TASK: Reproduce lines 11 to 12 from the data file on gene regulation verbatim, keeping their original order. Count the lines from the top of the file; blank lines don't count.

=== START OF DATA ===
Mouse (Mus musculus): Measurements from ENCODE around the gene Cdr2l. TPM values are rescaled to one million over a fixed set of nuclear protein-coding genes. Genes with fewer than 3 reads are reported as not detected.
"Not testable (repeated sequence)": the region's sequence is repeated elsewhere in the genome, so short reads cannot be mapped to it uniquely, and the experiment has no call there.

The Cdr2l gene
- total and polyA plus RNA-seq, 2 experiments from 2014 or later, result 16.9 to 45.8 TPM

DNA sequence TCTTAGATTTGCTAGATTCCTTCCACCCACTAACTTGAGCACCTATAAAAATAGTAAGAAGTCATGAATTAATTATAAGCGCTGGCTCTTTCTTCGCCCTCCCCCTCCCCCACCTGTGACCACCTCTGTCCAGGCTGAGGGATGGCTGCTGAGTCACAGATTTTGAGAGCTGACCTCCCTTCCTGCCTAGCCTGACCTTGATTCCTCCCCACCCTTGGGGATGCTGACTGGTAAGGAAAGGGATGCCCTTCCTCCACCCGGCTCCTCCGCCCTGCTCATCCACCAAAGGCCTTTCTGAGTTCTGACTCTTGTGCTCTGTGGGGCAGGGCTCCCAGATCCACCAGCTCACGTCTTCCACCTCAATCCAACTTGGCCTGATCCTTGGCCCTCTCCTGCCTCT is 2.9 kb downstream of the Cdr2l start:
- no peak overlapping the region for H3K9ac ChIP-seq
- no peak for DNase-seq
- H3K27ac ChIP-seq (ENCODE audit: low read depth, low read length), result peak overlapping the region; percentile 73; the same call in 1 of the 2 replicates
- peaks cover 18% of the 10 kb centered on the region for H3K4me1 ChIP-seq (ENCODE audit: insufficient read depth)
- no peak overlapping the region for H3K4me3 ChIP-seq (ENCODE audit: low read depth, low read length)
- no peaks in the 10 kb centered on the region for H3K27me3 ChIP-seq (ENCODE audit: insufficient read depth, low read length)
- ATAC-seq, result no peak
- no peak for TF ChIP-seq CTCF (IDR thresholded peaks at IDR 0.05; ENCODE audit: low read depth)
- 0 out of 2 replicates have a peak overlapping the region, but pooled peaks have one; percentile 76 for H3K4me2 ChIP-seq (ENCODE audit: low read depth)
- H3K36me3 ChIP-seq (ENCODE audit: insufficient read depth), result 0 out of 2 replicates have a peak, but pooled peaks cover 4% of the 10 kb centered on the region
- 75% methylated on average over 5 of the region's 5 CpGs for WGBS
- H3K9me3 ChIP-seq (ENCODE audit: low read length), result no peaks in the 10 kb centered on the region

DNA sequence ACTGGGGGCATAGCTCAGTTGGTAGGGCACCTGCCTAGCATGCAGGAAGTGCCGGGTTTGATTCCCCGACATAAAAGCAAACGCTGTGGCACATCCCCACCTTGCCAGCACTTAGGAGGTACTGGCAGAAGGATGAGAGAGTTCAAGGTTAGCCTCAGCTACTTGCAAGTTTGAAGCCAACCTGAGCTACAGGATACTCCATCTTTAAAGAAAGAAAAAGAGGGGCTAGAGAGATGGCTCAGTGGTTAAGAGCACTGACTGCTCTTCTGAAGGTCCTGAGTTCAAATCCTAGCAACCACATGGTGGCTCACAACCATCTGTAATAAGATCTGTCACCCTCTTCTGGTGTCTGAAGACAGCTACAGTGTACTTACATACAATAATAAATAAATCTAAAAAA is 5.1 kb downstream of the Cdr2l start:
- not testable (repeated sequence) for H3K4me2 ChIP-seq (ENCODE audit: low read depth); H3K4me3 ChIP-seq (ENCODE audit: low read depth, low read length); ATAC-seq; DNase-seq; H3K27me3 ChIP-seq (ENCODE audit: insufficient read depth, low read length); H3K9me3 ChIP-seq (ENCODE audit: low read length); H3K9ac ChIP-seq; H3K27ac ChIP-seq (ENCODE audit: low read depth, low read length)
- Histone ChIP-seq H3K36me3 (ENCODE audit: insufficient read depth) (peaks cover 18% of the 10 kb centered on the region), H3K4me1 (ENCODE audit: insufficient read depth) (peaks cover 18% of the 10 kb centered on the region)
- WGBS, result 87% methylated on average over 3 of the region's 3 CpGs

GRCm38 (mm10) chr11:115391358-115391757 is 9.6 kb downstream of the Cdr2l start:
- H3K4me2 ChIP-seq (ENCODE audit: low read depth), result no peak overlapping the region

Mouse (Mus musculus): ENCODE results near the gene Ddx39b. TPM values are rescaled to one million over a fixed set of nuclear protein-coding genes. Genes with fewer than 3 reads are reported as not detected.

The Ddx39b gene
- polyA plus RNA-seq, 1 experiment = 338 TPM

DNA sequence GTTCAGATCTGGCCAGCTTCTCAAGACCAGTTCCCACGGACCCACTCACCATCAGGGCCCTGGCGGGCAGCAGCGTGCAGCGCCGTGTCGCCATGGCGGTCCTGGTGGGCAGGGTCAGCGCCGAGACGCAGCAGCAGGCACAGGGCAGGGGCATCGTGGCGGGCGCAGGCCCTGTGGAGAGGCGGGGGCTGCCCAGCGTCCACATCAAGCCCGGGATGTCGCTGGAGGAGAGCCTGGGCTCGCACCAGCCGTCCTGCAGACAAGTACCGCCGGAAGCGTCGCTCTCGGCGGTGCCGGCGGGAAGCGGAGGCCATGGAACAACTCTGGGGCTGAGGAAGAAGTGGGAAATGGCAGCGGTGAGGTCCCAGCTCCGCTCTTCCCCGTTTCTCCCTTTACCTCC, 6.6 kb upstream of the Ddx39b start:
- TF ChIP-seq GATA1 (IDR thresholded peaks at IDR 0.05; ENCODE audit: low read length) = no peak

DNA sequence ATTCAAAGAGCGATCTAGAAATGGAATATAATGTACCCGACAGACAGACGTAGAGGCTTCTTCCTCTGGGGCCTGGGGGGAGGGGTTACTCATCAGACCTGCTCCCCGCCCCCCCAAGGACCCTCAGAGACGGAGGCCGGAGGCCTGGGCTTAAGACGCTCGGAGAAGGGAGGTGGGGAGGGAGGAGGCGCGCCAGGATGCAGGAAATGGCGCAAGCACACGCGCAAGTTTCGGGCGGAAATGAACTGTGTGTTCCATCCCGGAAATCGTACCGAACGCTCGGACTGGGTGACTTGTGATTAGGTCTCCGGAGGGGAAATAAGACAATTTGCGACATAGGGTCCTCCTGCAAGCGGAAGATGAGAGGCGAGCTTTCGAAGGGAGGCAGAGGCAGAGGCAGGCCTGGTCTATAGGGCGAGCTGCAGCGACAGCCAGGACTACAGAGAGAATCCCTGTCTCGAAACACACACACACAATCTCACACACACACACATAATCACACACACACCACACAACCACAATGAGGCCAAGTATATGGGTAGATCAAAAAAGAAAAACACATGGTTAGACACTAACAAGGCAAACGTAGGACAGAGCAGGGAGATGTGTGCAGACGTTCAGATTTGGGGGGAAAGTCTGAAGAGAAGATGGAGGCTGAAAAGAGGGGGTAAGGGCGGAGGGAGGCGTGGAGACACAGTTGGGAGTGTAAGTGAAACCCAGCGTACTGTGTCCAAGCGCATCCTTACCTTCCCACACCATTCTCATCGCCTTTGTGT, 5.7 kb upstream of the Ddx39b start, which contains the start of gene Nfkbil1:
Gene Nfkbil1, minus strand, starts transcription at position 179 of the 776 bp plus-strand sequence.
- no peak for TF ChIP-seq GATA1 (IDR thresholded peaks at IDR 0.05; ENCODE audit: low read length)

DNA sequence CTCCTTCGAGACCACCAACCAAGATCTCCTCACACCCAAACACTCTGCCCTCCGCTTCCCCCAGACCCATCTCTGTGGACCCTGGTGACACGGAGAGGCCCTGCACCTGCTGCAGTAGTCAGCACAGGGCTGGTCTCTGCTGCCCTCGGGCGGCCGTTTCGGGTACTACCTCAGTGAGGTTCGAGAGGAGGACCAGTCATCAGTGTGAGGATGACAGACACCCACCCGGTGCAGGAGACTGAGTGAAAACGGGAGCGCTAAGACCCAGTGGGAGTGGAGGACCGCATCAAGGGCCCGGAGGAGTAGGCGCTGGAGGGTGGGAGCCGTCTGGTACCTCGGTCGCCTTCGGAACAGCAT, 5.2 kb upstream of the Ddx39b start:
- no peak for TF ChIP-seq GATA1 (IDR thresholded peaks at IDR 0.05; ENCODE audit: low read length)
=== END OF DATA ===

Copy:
- no peaks in the 10 kb centered on the region for H3K27me3 ChIP-seq (ENCODE audit: insufficient read depth, low read length)
- ATAC-seq, result no peak